The law is just so old and outdated! – Or is it?

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I have seen a number of posts on social media about how old and archaic some laws are, citing the title of the legislation with the year it was enacted as the example of how old it is.  Now this article is not a debate about if the law is right or wrong or even if it’s relevant to our current times.   Let’s be honest, everyone’s opinion is naturally different.  You would need a year off work, cartons of wine, lots of patience and buckets of coffee to really delve deep to consider the legal, moral and ethical considerations of our laws.  This article briefly addresses the myth regarding legislation and its title. Not everyone has had exposure to the law so it can be confusing if you don’t understand how law is enacted and later amended.

I follow a few bloggers online through social media.  Family Law is a discussion that comes up a lot on social media blogging and group pages. I often see comments about separation and discussion generally turns to the Family Law Act 1975 (Cth) (“FLA”) stating, “how can a law made in 1975 be applicable to our current times,” and “the law needs to change it was made in 1975,” just to name a few.

Myth v Fact. At the time of writing this article, the FLA has, since 1975, been amended no less than 79 times.  Now, not all of these are major amendments however, this law has been amended 79 times in 41 years.  Following these 79 amendments the title of the FLA has stayed the same with the year that the law was enacted, 1975.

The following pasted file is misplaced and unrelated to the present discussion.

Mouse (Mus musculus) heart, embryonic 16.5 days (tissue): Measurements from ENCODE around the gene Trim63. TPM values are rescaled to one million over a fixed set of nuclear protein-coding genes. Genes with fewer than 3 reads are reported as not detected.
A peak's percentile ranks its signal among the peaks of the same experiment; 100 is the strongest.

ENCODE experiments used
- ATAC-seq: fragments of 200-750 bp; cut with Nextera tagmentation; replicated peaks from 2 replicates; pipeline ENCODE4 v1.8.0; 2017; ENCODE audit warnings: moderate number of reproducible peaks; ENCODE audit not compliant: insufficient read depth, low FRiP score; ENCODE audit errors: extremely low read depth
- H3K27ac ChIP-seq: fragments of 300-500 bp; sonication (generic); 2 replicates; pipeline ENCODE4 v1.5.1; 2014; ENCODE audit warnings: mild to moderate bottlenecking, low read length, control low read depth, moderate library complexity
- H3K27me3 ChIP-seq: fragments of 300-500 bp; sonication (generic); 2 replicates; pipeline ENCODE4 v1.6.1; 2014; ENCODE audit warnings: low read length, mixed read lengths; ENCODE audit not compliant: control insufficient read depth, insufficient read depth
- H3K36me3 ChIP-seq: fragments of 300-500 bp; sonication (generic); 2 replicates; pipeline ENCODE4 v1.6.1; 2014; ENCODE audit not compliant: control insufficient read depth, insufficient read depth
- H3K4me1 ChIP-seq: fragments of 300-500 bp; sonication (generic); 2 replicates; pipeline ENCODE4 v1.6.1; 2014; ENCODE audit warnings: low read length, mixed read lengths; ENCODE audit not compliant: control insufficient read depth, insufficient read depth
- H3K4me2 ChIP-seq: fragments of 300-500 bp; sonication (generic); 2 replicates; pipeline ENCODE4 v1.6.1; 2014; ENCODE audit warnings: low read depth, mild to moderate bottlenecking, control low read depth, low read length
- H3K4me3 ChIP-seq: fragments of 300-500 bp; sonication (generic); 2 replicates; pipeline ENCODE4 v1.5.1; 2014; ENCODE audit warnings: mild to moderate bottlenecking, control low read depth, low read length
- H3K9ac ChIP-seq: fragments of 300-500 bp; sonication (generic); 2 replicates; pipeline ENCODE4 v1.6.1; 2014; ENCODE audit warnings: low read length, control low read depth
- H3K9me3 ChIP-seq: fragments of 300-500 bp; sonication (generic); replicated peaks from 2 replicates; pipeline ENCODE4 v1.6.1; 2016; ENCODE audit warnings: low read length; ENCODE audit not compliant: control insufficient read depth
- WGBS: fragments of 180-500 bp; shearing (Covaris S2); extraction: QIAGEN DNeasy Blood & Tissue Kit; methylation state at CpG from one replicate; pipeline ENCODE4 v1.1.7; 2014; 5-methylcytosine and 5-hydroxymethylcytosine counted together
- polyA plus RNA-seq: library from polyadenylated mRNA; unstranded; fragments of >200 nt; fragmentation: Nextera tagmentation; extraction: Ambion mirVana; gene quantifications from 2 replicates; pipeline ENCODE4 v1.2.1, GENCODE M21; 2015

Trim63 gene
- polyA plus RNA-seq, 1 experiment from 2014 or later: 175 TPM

As another example the Criminal Code 1899 (Qld) (“Code”).  The Code again delivers this same assumption “it’s super old.”  Hello!, The title says 1899!  However, again this law has been amended a number of time since its enactment.  One of the most recent at the time of writing this article is the insertion of a new section of the Code, s 315A regarding updated domestic violence laws made by the Criminal Law (Domestic Violence) Amendment Act 2016.

How is the legislation changed? By a range of people who have been voted into Parliament.  In brief, (as there really is a lot to changing Legislation);

  • The Queensland Parliament is made up of members of political parties (voted in).
  • A Bill is made (by a Minister) with a proposal for a new law or amendment and the Minister then seeks approval from cabinet.
  • If the cabinet approve, the Parliamentary Counsel prepares the Bill and its presented to the cabinet and members.
  • If approved, it is read into Parliament by the Minister (all members are provided with a copy).
  • The Bill is then read a second time (the minister talks about what the Bill intends to achieve). Discussion and debate takes place, sometimes changes are made.
  • The third reading then takes place, Parliament then votes.
  • If the Bill is voted in, it is sent to the Governor for royal assent. When assent is given the Bill becomes the law and it is then titled an Act of Parliament rather than a Bill.

So, using the Code above as an example the Criminal Law (Domestic Violence) Amendment Act 2016 was first a Bill before assent was given.  Following assent (at which time it becomes an “Act” and the law) the Code was then amended to include the new section 315A.  The date of the Code does not change; it remains at its original enactment date in 1899.

Hopefully this provides some insight into the title of our legislation and the myth that the law never changes.

For more information on this, the Queensland Government have released a handbook “The Queensland Legislation handbook” which provides some insight into this complex area of how Legislation is made in Queensland, located here.

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